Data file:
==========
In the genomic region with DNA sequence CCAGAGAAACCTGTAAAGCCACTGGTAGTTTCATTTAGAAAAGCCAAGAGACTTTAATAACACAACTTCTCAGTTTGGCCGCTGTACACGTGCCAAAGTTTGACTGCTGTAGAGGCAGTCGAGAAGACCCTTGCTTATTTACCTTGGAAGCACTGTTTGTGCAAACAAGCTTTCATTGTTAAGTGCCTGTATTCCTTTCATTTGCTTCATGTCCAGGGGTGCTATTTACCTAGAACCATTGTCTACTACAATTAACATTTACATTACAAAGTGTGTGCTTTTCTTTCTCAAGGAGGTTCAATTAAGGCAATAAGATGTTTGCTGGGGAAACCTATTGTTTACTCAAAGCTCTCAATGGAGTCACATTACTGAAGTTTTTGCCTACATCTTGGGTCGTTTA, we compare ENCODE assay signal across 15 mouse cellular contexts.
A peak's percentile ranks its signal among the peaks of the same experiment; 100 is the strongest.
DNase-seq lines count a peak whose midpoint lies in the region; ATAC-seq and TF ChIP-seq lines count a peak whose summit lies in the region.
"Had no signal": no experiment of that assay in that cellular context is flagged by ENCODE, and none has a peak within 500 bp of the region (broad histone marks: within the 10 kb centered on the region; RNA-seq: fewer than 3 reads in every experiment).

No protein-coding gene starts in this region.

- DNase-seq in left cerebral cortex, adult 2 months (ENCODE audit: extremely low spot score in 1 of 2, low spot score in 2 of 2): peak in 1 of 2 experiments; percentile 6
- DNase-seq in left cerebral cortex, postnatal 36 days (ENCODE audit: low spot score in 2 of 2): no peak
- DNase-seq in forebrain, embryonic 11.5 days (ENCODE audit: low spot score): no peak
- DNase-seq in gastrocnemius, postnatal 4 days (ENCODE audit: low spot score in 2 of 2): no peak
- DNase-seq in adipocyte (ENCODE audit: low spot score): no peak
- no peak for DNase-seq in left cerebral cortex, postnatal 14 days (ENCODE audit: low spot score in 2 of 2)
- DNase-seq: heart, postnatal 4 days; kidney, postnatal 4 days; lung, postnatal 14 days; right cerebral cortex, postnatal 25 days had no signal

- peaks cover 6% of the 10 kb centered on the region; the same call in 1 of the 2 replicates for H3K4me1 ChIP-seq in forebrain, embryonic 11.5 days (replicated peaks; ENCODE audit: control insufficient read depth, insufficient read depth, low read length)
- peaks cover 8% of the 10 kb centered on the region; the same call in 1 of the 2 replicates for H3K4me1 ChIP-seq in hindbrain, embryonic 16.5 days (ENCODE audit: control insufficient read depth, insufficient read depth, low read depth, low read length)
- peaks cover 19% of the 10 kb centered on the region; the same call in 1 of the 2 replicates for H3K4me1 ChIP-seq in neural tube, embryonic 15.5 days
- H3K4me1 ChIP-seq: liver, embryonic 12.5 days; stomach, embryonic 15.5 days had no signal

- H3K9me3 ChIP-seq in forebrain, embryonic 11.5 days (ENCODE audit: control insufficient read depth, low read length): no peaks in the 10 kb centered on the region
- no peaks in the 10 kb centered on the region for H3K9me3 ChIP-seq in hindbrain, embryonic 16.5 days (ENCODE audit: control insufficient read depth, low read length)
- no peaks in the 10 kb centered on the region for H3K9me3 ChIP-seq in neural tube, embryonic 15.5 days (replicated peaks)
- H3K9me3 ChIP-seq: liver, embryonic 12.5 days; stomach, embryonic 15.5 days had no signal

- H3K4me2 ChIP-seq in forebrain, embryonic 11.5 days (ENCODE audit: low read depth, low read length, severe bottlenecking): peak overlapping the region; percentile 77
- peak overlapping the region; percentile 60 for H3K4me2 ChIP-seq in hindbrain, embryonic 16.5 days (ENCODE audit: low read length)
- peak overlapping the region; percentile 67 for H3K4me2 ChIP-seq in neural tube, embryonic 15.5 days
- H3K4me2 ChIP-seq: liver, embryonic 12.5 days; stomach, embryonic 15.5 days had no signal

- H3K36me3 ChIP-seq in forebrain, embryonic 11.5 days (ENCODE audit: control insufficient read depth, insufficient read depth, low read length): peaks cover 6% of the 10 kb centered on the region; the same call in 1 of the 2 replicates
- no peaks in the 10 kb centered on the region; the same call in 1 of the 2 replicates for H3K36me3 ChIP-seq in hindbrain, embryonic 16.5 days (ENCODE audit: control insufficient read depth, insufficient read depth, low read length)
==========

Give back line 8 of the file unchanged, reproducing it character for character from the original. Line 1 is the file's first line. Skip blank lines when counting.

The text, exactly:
- DNase-seq in forebrain, embryonic 11.5 days (ENCODE audit: low spot score): no peak